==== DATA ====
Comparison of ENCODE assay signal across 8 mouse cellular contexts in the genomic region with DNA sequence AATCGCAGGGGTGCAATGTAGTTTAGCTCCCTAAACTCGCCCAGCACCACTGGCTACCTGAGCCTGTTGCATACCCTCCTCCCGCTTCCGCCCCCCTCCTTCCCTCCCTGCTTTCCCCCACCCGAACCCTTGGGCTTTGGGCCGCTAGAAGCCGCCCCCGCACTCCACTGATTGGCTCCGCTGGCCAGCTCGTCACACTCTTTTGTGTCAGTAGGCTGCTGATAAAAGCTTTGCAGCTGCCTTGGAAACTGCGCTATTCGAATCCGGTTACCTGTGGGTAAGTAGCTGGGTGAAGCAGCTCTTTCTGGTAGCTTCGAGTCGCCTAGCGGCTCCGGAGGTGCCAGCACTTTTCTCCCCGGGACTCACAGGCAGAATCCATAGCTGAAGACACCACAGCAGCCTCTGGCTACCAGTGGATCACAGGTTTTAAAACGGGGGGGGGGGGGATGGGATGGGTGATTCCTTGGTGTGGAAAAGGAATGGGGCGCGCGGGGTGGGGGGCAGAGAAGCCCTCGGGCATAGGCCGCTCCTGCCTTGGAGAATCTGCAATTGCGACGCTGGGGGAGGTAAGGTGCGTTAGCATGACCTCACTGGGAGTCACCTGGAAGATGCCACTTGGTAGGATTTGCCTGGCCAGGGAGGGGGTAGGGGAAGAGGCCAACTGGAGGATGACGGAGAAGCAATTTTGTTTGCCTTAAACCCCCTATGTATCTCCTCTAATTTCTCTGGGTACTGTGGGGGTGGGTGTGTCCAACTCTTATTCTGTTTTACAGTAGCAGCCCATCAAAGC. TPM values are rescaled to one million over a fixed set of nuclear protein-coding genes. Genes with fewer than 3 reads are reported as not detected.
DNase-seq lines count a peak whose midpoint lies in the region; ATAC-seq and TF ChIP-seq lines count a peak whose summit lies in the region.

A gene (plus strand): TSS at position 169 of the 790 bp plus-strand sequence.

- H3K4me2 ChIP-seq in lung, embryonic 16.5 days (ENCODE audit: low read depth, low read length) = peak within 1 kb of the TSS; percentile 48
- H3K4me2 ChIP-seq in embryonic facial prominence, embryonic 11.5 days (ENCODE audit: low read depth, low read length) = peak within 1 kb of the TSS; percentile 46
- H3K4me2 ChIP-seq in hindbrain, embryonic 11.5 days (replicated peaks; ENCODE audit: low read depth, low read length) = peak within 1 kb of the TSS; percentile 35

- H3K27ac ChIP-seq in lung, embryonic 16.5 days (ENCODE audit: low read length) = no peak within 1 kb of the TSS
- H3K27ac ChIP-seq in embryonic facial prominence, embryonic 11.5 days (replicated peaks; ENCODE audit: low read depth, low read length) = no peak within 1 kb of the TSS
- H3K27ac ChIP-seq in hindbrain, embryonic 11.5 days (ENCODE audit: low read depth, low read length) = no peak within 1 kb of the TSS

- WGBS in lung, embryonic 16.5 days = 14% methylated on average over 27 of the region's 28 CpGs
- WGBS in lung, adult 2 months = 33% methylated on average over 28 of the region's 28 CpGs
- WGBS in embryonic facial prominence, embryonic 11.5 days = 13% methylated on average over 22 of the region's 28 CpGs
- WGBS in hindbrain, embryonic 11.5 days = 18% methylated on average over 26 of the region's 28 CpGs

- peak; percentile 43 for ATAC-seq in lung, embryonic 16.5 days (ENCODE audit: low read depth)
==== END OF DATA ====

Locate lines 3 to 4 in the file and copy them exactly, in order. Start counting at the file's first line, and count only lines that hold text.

A gene (plus strand): TSS at position 169 of the 790 bp plus-strand sequence.

- H3K4me2 ChIP-seq in lung, embryonic 16.5 days (ENCODE audit: low read depth, low read length) = peak within 1 kb of the TSS; percentile 48